Thank you for the opportunity to present the views of the National Association of REALTORS®. These comments are also being provided to Freddie Mac and the U.S. Office of Federal Housing Enterprise Oversight. If you have any questions or comments regarding this letter, please contact our Regulatory Policy Representative Jerry Nagy at 202.383.1233 or


Richard F. Gaylord, CIPS, CRB, CRS, GRI
2008 President, National Association of REALTORS®

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Trace Richardson has written 638 articles on

I'm Trace Richardson and am the founder of LeadPress. I’m a licensed California Real Estate broker and a former equities trader previously holding the Series 7, 63, 55 and 24 securities licenses.

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5 Responses to “Richard Gaylord, NAR President Comments on HVCC, Says Nothing”

  • I own an appraisal company in Texas and have been appraising for roughly 11 years. I’m well established with numerous ethical clients that have taken years to obtain. Now my family and I are worried that HVCC will put us out of business, or at best bankrupt me because I’ll have to take a 50% pay cut. We’ve already down sized and had to get rid of receptionists and offices, and have moved into home offices due to the increasing costs of gas, insurance, and the general cost of doing business. Appraisal fees have been virtually the same for 11 years and we have not received any cost of living increases to keep up with the “COST OF LIVING!” Now we’re supposed to take another pay cut? How are we supposed to do business!?!? And all to correct a problem that doesn’t exist!

    While there are problems with the appraisal industry (as in every industry), THE MAIN problem IS NOT the appraisal industry. It’s the lending industry.

    Does it really take a genius to figure out that when you sell a home to a buyer with questionable credit, nothing to put down, and provide them with 100% financing that you’ve doomed them to failure unless they experience personal financial success? Or that when you give them 100% financing on an ARM that you put a nail in their coffin? You can’t refinance them at $100%, and they can’t sell a home with no equity because of the 6% to 8% realtor commissions. What do you think the home owner will do when their taxes go up? Or when something significant needs repair or replacement (like an air conditioner, furnace, or roof)? Or when they lose work due to any hardship related circumstances? They give the home back to the bank. And now, HERE WE ARE with more foreclosures and vacant homes than ever before in our history. Most of those homes were worth what they sold for when they were appraised. Today they’re not. Not because of fraudulent appraisals, but because the market is flooded with foreclosures and short sales.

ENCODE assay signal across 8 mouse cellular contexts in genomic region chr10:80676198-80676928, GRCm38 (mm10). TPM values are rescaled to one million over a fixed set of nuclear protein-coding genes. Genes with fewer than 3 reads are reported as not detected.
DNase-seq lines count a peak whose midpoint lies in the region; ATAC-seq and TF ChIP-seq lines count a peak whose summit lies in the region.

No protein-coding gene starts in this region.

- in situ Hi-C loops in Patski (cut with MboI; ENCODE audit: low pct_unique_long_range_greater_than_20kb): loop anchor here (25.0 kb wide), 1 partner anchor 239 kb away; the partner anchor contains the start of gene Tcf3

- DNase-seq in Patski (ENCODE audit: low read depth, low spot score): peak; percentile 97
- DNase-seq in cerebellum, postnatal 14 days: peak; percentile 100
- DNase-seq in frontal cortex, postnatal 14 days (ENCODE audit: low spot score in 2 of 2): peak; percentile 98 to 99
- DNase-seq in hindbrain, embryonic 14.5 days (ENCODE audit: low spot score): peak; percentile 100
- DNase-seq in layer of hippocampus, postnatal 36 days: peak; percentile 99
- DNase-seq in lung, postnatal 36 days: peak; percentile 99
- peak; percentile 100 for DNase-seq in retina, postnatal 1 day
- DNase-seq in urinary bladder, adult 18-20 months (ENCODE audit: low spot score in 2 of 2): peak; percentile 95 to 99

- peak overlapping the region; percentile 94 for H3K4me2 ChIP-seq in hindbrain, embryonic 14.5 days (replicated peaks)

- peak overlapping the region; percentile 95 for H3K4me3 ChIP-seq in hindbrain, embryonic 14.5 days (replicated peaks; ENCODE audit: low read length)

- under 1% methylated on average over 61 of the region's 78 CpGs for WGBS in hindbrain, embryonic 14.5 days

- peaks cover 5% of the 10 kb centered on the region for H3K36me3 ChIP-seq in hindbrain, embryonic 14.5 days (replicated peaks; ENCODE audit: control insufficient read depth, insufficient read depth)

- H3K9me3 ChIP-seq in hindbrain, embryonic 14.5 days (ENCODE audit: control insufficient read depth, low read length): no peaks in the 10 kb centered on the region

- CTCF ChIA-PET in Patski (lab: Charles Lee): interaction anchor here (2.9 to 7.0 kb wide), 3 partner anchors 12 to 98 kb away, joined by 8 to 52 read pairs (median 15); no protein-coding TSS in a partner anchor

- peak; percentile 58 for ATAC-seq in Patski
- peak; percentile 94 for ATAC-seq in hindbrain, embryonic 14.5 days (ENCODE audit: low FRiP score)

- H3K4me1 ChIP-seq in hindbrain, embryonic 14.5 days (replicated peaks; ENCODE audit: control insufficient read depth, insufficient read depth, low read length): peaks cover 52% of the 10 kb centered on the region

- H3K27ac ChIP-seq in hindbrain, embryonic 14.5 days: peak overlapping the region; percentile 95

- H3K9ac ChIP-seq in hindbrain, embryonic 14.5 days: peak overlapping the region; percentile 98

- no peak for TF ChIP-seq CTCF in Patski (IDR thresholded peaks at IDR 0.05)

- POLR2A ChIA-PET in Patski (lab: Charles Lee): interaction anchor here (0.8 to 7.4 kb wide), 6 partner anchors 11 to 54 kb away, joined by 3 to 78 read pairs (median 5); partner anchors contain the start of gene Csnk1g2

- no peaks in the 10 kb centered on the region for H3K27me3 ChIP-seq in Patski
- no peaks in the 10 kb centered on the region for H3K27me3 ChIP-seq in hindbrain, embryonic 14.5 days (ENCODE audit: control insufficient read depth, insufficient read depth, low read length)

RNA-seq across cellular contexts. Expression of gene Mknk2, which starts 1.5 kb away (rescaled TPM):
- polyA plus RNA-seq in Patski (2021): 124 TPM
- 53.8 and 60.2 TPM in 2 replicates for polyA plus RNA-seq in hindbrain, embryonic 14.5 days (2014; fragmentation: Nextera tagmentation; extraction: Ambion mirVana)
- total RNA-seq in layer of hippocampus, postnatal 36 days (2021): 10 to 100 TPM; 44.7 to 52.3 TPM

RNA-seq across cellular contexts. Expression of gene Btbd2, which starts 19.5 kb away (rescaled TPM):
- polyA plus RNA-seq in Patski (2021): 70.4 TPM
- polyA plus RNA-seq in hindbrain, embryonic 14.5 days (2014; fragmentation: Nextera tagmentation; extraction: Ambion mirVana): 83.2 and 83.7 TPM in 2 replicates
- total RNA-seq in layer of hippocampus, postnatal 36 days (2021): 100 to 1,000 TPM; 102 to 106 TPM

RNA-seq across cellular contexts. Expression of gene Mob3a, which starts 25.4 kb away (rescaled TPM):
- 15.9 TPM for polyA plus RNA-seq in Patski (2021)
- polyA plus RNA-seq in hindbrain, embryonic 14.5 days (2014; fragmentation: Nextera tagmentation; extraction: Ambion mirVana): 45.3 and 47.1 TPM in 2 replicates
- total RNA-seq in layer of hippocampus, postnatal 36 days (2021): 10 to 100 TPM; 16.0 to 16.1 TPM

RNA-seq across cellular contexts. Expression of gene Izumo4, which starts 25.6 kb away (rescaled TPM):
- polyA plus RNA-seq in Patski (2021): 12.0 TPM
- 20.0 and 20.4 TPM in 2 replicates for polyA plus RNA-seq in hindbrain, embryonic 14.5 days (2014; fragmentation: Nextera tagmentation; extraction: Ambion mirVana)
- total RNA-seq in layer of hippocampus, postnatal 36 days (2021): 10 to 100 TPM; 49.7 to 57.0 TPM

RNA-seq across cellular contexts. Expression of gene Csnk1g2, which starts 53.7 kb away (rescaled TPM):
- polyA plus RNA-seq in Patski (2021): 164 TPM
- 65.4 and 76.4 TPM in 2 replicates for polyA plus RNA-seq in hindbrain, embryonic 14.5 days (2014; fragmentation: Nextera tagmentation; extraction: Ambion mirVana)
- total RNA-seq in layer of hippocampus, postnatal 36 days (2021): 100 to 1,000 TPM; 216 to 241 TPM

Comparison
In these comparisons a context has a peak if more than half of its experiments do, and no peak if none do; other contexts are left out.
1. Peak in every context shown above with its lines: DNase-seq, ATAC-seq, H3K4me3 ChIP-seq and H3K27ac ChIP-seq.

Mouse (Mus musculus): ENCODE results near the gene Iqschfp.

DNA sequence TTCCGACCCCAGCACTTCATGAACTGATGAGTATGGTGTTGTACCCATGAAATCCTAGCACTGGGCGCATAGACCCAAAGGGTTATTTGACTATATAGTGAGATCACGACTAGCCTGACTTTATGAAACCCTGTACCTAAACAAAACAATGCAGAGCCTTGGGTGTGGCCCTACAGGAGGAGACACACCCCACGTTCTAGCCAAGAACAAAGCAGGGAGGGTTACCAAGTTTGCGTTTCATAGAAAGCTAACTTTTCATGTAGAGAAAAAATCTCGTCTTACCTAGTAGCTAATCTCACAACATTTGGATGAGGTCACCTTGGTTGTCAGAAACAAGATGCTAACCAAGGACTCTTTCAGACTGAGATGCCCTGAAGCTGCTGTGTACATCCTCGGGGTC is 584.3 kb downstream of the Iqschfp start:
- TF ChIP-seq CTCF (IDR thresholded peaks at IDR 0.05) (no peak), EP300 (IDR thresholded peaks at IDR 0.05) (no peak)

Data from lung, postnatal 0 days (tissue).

Hmm I know how we’ll fix it. I have the solution! Let’s create an AMC (as another unnecessary level of bureaucracy with an empty pocket to fill) that will steal half of the fees from the appraiser so that lenders can no longer communicate with the appraisers directly. That will fix everything.

    What are we paying the people that come up with this nonsense for?!?!?!?

  • We are all living the nightmare of HVCC. I am not sure who is being protected but it’s NOT the consumer. Since May 1, 2009 I’ve seen several deals completely fail due to HVCC. Orders are taking 30 ++ days to complete instead of turn times promised, leaving locked rates to be extended at the cost of consumer. We can’t even call to get status directly. Appraisals are costing $200.00 more then before in Hawaii where appraisals are already priced higher then most states.
    Its clear the people responsible for HVCC have NO understanding of how the loan process works and how communication between ALL parties is the foundation of the process and is important to protect the consumer as well as lender. The problems we are having with lending in our county is not an appraisal problem. WE have or had a lender program problem.
    CRAZY loan programs that allowed unqualified borrowers to purchase and refinance and pull hundreds of thousands of $$$ out of their properties. These programs have been elimated for the most part and the problems will correct themselves without HVCC.
    Mortgage brokers are not the problem either. We are being pushed out of the industry with lenders no longer willing to do wholesale business with us, instead bumping up their retail or inside sales, which in my opinion are untrained order takers.

  • I agree with all. I as a broker provide an honest service. My job is to help people acquire home financing. Wall Street created some products that in my opionion pushed the limit for common sense but because they were there and my competitors were offering them to Realtors whose job is to sell real estate, I had no choice to make my customers aware of these programs if they fit that mold. Simply put, it was my job to tell an applicant honestly if they qualify for a certain loan program. It IS NOT my job to tell someone whether or not they can afford a home. THAT IS THEIR RESPONSIBILITY!! It is not any other salesperson’s job to determine whether a customer can afford the (pick one, big screen TV, luxury auto, designer shoes, filet mignon, etc.) so why is it mine and why does the government think it can legislate responsibility. The HVCC is another poor attempt by government to do that. Nothing is thought through as to the consequences of the action. Look at the MDIA!! Does anyone consult with the thousand of hard working, honest individuals who actually do the job and understand the process? Apparently not. Speaking to a bank president/attorney/administrator is not the same as speaking to originators in the field. C’mon!

  • I would say that NAR (National Association of Realtors) addressed the issues at hand for Realtors around the nation but could have gone more in depth. NAR has done many possitive things for real estate agents in the challenging market and has done a great job with the many issues coming up.

  • I agree with almost all that was said on this topic. HVCC is absurd and protects no-one. I disagree with Brian though, it IS our responsibilty to see that the buyer can afford the loan. Unfortunately the greed of Wall Street created these loans that people were often talked into by L/O’s. Allowing rediculous margins to fuel the YSP. The States and Federal government would have been better served by chasing down unlicensed and unscrupulous L/O’s and company owners. HVCC is an attempt to shut the stable door long after the horse has bolted, targeting the wrong players in this mess. The amount of money that these AMC’s are taking from appraisers is wrong, it is very poor legislation that hurts everyone in the transaction with the exception of the AMC.